BWW Reviews: AUGUST: OSAGE COUNTY by Repertory Philippines

Philippine theater icon Baby Barredo plays the pill-
popping matriarch Violet Weston in AUGUST:
OSAGE COUNTY. Photo by Erickson dela Cruz

by Ginnie Faustino-Galgana

Family. Relationships. Choices. Guilt.

If you think about it, these are the very same themes that prevail in Philippine entertainment -- with a slew of telenovelas and movies all focused on the drama that is the Filipino life. If you watch this Pulitzer and Tony Award-winning play by Tracy Letts, you could very well change the names and the language, and have yourself a very Filipino stage play -- complete with the slaps, screams, and family secrets. It gained critical acclaim when it opened in 2007, but would it push Filipinos toward the theater?

AUGUST: OSAGE COUNTY is an American's perspective on life in the countryside. While most of us are thinking Americans are remiss in their family relationships, this play shows a very complex interaction among siblings, parents, and extended relations. Yes, very Filipino -- except maybe for the ending. Formula-Filipino-network stories would probably go another way in the end. What ending? Oh no spoilers, dear!

On one hand, Repertory Philippines (Rep), as usual, recreates the surreal world of Osage County with a collection of theater talents that are (quite literally) world-class. Baby Barredo as the deeply disturbed matriarch brought to life Violet Weston with her unapologetic stance. Pinky Amador, as the fiesty Barbara Fordham, matched this with an intensity and a weighty presence that you simply can't ignore, not that the other cast members did not carry their weight around. Richard Cunanan lightened the heavy moments just right as Charlie Aiken, while Hans Eckstein was so devilishly fiendish that you'd cheer when his Steve Heidenbrecht got hit with the pan.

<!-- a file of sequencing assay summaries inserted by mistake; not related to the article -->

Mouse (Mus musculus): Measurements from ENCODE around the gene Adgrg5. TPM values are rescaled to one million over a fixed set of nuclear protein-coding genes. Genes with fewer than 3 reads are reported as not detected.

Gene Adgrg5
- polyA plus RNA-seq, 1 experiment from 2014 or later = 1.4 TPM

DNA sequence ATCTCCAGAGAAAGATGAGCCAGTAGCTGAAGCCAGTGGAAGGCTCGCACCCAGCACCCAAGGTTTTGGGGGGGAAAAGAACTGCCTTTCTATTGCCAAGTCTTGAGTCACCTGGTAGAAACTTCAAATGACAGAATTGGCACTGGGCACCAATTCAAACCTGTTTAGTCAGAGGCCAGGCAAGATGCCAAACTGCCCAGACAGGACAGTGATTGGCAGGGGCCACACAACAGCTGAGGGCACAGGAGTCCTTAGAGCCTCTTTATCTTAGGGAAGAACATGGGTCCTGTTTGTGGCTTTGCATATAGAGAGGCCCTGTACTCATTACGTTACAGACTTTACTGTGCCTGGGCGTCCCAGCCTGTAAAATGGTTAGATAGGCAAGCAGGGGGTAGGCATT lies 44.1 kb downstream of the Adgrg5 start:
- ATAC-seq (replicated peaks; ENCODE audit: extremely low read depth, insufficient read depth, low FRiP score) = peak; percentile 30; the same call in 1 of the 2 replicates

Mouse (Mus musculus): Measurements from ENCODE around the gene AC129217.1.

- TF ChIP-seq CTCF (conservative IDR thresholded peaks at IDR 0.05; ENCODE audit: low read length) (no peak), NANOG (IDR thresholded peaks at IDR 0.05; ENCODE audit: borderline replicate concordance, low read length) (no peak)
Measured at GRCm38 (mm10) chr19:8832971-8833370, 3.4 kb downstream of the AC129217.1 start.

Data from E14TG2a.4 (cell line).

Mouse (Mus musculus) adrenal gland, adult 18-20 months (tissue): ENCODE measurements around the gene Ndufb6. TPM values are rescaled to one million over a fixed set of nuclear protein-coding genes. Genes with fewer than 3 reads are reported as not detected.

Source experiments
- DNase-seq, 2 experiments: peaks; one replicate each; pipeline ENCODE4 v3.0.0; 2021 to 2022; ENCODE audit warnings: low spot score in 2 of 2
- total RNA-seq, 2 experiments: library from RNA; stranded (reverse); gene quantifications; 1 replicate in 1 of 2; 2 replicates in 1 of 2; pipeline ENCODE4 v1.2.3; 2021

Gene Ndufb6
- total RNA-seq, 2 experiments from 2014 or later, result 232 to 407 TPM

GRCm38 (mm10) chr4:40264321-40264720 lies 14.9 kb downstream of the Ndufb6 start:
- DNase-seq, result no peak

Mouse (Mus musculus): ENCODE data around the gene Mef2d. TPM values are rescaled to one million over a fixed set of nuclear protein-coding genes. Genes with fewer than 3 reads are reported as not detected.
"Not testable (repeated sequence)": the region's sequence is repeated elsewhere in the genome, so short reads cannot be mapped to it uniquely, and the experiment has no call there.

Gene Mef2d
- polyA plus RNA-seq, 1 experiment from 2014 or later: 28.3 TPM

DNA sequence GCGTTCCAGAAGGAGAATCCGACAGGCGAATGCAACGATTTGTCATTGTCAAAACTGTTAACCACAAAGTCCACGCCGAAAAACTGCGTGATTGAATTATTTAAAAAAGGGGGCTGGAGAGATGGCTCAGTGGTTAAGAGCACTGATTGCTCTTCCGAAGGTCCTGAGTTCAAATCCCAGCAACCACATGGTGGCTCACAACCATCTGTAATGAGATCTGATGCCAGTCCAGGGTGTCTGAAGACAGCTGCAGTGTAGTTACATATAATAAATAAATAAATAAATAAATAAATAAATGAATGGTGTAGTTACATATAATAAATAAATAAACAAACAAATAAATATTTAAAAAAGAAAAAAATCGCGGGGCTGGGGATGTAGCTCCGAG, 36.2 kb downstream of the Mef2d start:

On the other hand, there is the dialogue. Tracy Letts also does a very non-Filipino thing in this play: long character dialogues. The richness of the story laid within the lines. The conversations took the audience to reminiscences and plans and possibilities but stayed in the comfort of the family room of the Weston household.

Hans Eckstein plays Steve Heidenbrecht; Thea Gloria, Jean Forham
in AUGUST: OSAGE COUNTY. Photo by Erickson dela Cruz

Having seen the film adaptation released in December (featuring Meryl Streep, Julia Roberts, Ewan McGregor, and Benedict Cumberbatch), I knew what to expect then. Still, it was a joy to see and hear the audience gasp, laugh, and be surprised at key points of the story. Of course, I couldn't help but compare the two productions, until I came to my senses. There is no point in comparing live theater to a film adaptation. The theater fills your senses, and you can't help but try to practically reach into the story that is unraveling right in front of you. Rep does this here.

Is it enough, though, to make people flock to see it? Only time will tell.

The characters of the story may be very American. The portrayal in this staging is also very American. Still, when you listen as the lines are delivered, there is barely a dull moment. They draw you into their lives and make you clutch on until the play goes into its inevitable end. It is an experience that cinema simply cannot mimic.

Is it worth watching? Yes, it is.

Rep's take on the 2008 Pulitzer Prize-winning play AUGUST: OSAGE COUNTY, written by Tracy Letts ("Bug," "Killer Joe"), officially opened at Onstage Theatre (2F Greenbelt One Mall, Makati City) last Friday.. The production, directed by Chris Millado--his directing debut at Rep--will run until Sunday, March 16.

For tickets, visit

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